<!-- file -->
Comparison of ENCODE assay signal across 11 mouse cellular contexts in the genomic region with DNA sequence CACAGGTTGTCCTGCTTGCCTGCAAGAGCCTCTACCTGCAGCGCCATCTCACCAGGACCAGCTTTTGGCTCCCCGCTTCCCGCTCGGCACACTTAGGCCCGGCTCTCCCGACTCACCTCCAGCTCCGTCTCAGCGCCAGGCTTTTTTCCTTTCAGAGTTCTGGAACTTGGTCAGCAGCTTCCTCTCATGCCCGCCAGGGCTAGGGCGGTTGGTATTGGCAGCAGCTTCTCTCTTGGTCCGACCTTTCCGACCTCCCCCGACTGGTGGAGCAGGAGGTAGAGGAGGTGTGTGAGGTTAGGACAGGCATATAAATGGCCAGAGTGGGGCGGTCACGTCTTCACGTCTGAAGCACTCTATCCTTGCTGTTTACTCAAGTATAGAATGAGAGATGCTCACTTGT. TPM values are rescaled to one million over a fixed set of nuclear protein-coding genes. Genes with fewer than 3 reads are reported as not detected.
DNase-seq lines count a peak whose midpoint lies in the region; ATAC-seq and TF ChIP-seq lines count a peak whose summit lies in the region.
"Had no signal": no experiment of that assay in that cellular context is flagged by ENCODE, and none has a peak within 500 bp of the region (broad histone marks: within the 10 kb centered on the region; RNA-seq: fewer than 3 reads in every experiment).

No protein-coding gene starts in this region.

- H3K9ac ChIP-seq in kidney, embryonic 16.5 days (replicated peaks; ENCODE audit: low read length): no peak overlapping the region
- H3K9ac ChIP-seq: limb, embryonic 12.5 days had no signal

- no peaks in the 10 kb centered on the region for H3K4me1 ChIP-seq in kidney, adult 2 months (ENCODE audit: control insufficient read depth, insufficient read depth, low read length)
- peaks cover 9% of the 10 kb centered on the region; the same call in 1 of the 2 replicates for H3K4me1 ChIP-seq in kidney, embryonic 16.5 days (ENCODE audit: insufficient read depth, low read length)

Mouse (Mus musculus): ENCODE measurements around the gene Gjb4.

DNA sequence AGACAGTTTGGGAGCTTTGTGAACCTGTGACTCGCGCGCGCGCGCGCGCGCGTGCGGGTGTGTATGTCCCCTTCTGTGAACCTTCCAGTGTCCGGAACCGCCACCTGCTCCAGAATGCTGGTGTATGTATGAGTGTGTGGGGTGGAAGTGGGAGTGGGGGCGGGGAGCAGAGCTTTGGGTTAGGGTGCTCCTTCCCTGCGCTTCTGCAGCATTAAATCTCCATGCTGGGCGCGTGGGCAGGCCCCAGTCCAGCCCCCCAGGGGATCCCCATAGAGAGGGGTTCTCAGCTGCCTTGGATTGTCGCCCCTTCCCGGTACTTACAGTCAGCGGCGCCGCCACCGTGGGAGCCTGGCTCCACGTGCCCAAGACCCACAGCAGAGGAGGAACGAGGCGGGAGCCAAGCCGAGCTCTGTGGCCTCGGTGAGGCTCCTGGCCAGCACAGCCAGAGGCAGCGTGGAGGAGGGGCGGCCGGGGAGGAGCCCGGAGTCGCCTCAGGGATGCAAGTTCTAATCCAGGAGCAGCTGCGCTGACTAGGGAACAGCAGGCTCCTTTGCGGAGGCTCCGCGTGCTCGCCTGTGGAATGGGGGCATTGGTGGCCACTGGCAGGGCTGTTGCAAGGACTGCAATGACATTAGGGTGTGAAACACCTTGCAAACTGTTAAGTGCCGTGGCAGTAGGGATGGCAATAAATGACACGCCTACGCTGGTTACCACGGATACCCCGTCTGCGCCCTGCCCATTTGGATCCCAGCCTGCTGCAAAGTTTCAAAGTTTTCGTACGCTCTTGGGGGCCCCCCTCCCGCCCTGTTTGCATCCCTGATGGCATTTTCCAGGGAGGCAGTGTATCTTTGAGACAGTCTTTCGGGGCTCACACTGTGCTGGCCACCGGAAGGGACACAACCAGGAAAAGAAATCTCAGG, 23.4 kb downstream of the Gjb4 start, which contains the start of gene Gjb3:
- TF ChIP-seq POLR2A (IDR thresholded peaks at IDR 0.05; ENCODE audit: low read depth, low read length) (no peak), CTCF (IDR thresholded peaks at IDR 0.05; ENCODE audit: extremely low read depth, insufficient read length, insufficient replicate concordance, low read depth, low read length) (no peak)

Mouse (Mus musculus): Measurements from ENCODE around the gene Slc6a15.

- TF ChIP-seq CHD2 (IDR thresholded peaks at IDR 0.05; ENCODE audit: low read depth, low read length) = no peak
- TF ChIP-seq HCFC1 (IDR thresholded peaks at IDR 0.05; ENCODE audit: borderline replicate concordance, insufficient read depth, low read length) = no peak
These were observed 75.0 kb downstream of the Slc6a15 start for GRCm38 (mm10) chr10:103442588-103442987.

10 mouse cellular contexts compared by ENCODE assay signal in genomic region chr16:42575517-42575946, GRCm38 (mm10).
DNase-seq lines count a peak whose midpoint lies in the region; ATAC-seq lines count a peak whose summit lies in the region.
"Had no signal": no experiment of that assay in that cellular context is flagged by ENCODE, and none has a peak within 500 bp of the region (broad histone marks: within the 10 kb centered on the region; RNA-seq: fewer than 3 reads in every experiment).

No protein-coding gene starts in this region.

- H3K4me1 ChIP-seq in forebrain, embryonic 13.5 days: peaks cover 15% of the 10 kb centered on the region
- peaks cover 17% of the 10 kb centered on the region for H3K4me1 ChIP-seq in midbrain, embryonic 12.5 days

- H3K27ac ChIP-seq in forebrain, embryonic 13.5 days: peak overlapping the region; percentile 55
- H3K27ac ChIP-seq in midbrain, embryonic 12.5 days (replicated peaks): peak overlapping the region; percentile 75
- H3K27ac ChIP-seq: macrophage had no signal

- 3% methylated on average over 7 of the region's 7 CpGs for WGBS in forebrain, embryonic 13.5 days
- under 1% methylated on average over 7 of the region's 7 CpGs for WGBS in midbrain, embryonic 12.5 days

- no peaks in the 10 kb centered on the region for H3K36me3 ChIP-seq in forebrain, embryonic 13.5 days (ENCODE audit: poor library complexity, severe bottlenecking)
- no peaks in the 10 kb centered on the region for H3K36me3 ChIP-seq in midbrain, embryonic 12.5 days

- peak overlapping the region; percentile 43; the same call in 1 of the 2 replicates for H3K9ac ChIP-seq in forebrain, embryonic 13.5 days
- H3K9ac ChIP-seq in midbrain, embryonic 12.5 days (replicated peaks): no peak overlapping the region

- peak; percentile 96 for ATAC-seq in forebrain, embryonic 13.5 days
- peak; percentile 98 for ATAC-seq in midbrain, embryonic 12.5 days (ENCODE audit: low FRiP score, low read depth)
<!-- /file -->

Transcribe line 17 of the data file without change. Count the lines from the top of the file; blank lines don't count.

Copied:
DNase-seq lines count a peak whose midpoint lies in the region; ATAC-seq lines count a peak whose summit lies in the region.